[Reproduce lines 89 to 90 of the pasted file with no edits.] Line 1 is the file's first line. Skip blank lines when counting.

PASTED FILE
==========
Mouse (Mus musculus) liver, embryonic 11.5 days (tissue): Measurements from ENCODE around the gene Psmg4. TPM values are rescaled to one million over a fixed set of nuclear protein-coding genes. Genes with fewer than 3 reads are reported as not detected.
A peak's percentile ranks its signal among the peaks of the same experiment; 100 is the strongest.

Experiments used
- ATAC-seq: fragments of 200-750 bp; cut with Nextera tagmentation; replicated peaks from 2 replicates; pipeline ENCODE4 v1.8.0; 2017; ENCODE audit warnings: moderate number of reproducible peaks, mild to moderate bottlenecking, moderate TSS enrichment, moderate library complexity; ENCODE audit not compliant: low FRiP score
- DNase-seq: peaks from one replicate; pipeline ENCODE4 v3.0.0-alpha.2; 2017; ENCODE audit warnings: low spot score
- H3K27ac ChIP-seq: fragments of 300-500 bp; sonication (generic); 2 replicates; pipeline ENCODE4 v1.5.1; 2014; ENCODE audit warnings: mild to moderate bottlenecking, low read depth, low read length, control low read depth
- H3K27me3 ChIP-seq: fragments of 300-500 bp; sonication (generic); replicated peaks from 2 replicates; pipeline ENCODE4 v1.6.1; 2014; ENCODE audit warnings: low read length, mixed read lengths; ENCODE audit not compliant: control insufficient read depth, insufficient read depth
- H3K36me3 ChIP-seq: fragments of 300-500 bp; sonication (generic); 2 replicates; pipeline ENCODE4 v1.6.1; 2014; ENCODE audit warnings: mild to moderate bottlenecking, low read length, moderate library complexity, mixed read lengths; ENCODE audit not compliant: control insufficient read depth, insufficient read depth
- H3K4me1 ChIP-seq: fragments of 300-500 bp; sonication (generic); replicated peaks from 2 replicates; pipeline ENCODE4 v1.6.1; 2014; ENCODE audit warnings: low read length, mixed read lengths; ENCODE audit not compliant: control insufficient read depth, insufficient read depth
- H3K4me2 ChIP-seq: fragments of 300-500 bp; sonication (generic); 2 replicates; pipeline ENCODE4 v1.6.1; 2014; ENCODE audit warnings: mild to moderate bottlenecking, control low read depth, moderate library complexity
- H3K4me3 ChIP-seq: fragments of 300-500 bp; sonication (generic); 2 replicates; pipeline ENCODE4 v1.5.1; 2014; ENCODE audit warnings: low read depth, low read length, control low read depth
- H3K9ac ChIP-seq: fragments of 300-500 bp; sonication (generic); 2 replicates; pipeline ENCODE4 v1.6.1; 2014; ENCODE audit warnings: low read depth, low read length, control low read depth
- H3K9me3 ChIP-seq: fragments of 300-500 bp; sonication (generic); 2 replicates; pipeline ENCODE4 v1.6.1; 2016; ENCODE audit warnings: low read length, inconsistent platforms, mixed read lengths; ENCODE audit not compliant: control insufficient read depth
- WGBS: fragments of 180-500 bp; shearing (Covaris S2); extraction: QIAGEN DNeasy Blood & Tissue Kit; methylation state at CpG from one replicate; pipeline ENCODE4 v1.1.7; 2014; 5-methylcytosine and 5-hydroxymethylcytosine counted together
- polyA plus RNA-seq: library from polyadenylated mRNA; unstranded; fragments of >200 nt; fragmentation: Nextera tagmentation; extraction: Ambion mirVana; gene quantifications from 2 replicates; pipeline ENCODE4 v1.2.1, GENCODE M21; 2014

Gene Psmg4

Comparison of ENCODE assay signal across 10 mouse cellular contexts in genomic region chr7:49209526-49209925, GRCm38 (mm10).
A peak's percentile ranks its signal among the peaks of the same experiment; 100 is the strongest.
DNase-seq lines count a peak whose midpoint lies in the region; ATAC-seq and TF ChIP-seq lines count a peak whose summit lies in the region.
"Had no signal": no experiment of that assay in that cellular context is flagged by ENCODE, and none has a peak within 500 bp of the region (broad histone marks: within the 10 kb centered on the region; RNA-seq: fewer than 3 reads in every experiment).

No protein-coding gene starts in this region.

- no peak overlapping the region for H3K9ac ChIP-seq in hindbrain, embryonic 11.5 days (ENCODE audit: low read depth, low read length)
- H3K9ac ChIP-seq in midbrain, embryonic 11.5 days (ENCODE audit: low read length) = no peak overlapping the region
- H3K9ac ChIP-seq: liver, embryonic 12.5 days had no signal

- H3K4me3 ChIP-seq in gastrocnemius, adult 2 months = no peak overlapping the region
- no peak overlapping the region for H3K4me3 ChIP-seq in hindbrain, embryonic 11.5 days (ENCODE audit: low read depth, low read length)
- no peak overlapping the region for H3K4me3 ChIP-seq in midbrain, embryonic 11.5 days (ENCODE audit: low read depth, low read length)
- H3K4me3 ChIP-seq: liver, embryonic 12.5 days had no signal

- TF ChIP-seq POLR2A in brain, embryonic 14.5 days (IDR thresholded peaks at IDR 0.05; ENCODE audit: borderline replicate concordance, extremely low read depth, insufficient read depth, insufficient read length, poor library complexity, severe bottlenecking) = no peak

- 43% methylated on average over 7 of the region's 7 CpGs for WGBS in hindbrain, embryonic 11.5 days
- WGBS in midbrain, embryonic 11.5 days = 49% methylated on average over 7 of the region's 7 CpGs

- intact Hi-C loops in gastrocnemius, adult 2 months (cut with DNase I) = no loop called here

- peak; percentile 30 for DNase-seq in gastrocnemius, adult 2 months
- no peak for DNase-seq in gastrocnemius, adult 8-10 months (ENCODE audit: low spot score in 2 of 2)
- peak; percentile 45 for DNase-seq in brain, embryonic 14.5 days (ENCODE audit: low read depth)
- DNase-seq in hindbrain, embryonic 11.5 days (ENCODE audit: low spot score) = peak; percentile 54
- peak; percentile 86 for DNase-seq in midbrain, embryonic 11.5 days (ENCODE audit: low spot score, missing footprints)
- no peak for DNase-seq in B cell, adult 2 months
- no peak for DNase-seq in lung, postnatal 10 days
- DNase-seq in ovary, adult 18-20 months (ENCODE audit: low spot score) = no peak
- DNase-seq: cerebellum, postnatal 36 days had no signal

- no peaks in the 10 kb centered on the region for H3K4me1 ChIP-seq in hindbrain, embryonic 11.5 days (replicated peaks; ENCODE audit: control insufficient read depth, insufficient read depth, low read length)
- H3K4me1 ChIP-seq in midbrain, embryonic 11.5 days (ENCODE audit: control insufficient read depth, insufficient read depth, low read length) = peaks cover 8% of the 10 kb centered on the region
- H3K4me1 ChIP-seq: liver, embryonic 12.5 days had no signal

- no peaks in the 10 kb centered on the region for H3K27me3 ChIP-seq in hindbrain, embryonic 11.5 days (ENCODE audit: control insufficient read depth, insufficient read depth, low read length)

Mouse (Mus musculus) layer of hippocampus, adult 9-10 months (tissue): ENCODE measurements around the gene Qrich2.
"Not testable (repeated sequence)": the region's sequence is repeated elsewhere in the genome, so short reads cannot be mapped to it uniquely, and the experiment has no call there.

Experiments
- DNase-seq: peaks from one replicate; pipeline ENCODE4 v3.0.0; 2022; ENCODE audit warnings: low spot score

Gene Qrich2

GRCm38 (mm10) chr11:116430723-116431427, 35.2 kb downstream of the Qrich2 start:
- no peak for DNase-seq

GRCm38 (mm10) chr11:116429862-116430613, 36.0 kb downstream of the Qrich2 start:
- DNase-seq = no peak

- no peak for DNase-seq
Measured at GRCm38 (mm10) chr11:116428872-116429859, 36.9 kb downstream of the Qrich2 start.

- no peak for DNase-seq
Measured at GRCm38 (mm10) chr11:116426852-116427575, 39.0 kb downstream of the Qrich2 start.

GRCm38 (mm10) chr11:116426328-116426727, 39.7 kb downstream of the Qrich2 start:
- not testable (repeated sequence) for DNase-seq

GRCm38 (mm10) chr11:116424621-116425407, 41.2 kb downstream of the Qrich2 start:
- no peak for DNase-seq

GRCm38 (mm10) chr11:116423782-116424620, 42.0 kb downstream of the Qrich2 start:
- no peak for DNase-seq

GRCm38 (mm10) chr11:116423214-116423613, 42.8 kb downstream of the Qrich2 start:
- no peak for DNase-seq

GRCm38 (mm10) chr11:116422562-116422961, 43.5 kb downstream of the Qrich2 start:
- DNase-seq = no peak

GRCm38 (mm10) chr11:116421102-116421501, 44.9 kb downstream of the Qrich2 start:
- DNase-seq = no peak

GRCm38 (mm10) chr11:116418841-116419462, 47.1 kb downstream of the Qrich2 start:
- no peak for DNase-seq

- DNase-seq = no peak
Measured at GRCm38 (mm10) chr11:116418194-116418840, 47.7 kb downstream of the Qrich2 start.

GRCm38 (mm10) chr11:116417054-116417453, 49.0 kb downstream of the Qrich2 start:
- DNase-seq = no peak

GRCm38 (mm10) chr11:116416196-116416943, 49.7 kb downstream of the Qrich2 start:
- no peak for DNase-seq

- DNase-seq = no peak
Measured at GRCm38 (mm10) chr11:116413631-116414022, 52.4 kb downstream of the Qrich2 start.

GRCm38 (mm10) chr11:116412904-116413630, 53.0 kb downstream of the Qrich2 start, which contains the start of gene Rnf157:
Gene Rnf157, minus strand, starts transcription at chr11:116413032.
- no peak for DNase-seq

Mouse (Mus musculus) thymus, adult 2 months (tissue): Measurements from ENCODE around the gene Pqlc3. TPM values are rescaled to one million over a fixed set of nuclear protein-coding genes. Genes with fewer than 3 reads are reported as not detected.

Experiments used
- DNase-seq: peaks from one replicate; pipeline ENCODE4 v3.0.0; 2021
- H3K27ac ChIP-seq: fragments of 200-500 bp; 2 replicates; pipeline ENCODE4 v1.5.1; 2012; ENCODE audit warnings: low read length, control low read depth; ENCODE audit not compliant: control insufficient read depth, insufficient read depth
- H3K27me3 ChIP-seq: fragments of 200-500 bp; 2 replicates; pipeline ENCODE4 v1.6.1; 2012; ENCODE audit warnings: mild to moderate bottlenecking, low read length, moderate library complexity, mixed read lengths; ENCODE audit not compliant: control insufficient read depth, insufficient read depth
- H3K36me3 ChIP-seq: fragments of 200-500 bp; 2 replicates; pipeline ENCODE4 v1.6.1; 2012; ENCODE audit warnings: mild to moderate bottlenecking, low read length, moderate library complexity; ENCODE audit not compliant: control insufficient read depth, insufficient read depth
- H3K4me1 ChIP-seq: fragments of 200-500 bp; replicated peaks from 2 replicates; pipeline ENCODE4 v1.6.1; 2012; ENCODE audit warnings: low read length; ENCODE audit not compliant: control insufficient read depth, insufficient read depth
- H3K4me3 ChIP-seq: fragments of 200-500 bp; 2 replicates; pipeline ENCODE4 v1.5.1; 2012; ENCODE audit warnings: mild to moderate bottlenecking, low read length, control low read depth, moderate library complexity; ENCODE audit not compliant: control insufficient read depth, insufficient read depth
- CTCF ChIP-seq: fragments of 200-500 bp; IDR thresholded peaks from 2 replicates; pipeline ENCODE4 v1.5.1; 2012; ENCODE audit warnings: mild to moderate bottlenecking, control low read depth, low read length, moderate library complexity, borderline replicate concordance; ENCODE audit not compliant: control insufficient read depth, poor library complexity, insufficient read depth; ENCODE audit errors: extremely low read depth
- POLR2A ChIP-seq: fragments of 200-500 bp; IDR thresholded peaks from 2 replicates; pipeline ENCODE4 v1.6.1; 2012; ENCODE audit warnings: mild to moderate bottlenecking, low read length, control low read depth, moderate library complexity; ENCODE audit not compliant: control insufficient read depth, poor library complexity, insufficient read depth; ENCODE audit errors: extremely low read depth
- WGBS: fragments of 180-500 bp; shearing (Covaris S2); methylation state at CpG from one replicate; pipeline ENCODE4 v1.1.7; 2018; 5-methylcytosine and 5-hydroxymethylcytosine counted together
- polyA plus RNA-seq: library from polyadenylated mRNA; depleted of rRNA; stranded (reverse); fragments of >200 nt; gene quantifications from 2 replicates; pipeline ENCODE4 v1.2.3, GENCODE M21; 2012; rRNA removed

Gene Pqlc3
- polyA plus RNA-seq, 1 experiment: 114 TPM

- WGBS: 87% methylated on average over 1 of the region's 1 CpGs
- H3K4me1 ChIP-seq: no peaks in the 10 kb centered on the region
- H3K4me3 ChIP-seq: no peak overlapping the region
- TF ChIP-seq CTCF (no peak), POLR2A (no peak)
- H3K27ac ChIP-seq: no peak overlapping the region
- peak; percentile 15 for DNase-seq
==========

- H3K36me3 ChIP-seq: fragments of 200-500 bp; 2 replicates; pipeline ENCODE4 v1.6.1; 2012; ENCODE audit warnings: mild to moderate bottlenecking, low read length, moderate library complexity; ENCODE audit not compliant: control insufficient read depth, insufficient read depth
- H3K4me1 ChIP-seq: fragments of 200-500 bp; replicated peaks from 2 replicates; pipeline ENCODE4 v1.6.1; 2012; ENCODE audit warnings: low read length; ENCODE audit not compliant: control insufficient read depth, insufficient read depth